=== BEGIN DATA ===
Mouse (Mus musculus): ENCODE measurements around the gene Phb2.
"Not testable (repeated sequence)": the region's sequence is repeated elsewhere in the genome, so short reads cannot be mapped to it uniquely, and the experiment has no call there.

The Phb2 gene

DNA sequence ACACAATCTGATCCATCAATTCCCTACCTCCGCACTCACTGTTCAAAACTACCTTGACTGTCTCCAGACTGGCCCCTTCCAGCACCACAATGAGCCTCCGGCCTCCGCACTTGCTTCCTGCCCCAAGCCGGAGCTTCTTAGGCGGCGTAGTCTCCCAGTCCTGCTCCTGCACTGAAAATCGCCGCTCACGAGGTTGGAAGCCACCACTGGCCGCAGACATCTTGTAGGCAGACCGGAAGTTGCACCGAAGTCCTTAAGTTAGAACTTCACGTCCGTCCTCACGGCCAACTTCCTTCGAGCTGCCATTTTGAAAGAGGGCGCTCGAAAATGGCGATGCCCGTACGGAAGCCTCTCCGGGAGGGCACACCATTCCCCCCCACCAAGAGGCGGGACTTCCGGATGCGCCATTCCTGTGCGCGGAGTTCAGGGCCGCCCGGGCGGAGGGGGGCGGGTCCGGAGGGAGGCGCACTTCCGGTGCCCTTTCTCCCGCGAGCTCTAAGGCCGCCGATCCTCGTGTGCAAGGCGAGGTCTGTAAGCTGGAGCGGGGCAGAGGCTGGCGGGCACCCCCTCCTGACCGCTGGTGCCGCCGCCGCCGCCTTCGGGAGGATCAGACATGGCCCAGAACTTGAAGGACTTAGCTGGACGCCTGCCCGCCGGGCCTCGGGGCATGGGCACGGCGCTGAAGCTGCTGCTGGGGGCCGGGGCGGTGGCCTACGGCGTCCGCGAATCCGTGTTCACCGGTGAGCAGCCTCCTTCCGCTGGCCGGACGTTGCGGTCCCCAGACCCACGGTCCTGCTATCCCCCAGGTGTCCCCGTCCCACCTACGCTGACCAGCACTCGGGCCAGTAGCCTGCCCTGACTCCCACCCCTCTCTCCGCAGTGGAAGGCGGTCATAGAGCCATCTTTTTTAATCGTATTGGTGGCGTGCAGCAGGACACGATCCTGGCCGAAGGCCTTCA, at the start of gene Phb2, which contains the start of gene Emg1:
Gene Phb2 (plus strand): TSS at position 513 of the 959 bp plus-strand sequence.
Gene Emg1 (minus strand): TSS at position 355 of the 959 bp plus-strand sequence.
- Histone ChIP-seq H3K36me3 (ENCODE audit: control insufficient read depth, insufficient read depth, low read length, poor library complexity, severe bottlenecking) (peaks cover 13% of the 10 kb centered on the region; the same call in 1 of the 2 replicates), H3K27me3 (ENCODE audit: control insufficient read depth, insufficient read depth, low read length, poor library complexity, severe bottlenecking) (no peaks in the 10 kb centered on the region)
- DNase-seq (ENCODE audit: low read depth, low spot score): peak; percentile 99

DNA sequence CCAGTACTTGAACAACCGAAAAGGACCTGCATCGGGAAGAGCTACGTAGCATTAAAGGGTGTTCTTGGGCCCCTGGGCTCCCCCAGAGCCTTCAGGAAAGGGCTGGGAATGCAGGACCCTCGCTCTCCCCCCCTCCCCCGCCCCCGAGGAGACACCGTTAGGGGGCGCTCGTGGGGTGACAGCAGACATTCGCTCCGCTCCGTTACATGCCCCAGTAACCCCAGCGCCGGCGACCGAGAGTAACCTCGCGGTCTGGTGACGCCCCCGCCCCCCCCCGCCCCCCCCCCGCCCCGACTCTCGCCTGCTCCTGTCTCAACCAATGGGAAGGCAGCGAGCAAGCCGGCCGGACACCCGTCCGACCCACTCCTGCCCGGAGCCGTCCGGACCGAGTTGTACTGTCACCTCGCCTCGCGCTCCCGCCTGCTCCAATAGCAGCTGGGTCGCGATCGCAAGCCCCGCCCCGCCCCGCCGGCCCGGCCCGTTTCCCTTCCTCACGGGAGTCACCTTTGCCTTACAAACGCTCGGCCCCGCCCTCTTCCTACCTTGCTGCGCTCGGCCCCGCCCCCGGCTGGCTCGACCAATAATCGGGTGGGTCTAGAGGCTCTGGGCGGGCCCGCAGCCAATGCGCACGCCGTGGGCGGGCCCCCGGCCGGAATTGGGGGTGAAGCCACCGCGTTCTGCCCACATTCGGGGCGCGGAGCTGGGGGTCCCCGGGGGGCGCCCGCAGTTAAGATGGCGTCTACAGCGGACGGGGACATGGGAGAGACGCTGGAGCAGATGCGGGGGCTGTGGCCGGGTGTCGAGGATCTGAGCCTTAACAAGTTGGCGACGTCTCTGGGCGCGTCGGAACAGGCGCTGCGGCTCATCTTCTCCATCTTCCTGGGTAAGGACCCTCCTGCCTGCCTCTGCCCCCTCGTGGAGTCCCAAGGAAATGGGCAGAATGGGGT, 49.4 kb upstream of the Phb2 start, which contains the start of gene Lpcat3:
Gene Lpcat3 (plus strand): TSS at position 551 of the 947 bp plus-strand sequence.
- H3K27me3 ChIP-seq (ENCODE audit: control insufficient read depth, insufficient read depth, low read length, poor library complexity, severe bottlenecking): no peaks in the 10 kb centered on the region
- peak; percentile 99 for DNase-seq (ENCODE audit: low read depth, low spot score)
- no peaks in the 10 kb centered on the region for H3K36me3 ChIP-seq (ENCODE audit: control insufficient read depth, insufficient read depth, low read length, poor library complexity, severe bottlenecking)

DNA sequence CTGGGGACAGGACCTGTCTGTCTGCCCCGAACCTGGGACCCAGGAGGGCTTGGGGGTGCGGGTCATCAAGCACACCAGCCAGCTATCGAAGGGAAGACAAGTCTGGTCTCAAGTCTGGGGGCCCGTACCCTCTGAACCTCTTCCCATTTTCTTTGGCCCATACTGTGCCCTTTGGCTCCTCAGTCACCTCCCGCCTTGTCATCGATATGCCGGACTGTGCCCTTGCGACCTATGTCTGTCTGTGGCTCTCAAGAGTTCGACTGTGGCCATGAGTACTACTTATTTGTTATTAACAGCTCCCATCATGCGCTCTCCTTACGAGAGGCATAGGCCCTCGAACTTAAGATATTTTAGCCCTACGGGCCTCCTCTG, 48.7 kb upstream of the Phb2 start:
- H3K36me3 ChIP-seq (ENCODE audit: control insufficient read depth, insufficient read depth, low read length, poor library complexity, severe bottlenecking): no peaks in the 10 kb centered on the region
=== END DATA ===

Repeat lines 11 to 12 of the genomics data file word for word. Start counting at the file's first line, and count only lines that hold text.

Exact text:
- H3K27me3 ChIP-seq (ENCODE audit: control insufficient read depth, insufficient read depth, low read length, poor library complexity, severe bottlenecking): no peaks in the 10 kb centered on the region
- peak; percentile 99 for DNase-seq (ENCODE audit: low read depth, low spot score)